Because we have this understanding of our biology, we can use this to our advantage when planning our day and working towards success. If you wake up at 7 am, until about 4 pm, it is advised to work on all your “to-do list items,” and work in a headspace of organization, focus, and alertness. From 4 pm on, your creativity starts to increase and that’s when you can play with new ideas, brainstorm new ways to tackle challenges, and have a more relaxed attitude towards whatever you’re working on.
As you can see, your biology is the basis for setting yourself up for success when it comes to achieving your goals, New Year’s resolutions, and beyond. In addition to structuring your day in a brain-friendly way, our medical experts also recommend taking a data-driven approach to your health to ensure there are no underlying issues holding you back.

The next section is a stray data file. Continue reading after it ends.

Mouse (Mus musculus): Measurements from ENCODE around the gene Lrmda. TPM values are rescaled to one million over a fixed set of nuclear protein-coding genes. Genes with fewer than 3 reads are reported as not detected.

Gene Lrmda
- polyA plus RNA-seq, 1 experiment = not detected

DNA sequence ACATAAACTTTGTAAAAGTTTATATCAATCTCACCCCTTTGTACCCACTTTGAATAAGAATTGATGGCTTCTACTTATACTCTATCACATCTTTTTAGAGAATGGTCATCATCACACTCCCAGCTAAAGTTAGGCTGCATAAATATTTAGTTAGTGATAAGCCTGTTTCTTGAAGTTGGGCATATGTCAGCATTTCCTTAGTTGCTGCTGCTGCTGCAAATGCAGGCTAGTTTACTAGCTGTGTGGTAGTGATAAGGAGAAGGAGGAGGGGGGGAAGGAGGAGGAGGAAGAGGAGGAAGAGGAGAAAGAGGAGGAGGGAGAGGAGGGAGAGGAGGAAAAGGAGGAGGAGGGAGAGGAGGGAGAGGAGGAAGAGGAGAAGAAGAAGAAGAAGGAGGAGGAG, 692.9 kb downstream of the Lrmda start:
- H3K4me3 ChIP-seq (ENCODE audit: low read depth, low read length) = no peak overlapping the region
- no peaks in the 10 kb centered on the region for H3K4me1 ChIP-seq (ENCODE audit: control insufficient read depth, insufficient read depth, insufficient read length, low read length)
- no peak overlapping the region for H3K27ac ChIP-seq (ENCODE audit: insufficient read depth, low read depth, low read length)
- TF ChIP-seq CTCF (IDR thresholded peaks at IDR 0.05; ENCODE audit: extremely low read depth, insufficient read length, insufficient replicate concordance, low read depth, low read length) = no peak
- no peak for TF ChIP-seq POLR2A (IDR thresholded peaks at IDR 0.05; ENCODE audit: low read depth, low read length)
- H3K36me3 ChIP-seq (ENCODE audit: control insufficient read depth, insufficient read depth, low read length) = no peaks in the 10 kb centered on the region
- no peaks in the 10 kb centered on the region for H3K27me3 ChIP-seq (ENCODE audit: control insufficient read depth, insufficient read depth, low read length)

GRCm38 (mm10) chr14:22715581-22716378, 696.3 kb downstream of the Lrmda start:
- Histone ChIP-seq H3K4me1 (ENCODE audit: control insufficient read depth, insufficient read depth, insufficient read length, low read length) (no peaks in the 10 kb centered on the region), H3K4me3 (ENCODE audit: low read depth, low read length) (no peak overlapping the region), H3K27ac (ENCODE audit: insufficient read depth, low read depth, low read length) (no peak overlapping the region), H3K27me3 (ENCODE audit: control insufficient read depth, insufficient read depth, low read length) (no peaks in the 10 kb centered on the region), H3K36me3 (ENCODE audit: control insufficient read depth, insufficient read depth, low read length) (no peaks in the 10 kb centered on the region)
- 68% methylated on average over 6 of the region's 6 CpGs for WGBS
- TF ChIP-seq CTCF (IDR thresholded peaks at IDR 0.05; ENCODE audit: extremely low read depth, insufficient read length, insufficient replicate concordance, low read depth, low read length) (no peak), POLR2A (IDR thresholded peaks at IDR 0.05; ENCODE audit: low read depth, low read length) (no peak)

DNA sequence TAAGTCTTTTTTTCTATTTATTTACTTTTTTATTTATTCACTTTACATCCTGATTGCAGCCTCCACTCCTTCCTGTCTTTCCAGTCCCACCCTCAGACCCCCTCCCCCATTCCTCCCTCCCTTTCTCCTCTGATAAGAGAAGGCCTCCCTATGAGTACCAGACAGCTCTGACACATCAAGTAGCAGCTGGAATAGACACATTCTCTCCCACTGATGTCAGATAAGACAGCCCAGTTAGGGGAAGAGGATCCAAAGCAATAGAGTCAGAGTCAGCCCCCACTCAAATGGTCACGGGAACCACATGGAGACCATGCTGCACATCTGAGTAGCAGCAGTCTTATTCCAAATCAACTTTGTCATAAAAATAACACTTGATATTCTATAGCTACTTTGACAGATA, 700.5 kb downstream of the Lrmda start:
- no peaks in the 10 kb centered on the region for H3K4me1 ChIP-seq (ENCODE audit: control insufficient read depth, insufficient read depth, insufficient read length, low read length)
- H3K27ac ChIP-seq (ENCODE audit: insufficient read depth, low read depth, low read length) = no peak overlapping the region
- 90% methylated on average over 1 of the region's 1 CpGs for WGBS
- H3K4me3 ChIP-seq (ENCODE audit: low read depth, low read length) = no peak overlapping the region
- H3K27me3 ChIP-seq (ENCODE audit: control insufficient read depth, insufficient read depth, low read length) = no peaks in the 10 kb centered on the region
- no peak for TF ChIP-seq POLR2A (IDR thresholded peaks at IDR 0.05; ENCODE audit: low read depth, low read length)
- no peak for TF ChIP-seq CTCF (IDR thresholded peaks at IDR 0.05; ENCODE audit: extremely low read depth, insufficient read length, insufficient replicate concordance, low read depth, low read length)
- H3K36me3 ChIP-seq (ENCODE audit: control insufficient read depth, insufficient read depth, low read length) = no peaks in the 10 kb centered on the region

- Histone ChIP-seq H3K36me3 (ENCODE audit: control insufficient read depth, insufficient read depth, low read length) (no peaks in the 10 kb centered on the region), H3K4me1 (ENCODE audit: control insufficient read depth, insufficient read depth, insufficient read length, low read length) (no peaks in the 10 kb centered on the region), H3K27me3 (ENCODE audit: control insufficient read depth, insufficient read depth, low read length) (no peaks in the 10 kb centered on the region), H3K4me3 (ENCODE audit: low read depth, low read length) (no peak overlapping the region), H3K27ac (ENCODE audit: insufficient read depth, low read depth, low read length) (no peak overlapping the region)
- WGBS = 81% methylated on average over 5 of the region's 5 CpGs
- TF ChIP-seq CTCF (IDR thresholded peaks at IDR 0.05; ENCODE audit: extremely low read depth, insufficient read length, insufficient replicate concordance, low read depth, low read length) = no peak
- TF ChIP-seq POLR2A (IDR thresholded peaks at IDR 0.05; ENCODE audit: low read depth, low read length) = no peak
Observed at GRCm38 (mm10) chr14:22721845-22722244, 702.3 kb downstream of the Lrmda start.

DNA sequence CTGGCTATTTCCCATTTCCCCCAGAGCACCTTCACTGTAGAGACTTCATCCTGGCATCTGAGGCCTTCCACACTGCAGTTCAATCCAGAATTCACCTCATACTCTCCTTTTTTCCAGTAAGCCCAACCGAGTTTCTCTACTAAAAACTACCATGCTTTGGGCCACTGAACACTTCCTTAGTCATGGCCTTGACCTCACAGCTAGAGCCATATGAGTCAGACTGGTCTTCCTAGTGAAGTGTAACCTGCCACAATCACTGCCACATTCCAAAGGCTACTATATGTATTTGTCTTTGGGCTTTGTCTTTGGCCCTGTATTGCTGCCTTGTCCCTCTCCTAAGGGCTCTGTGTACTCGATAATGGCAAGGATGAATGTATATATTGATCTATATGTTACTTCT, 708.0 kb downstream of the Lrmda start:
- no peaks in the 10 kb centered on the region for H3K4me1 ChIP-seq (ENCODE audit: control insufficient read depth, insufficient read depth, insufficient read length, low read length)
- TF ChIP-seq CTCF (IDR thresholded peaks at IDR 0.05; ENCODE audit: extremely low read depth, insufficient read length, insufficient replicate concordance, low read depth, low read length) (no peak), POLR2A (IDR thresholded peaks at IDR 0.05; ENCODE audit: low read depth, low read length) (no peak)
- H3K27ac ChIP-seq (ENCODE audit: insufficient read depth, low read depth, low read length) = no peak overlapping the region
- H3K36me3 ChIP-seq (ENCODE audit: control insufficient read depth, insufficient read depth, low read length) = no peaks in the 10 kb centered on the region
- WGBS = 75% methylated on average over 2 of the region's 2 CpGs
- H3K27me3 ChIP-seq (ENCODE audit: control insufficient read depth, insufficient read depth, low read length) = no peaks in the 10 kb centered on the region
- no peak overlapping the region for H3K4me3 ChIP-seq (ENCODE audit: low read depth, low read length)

Consider the Next Health Baseline Test, a starter panel that is a comprehensive overview of over 50 biomarkers in order to empower you to gain an accurate picture of your current state of health. Our medical experts will provide an in-depth review of your results and you will receive a personalized health optimization plan.
By resolving underlying issues and optimizing your health, you are empowered to be the best version of yourself, full of energy and vitality, and you are better equipped to take on any challenge.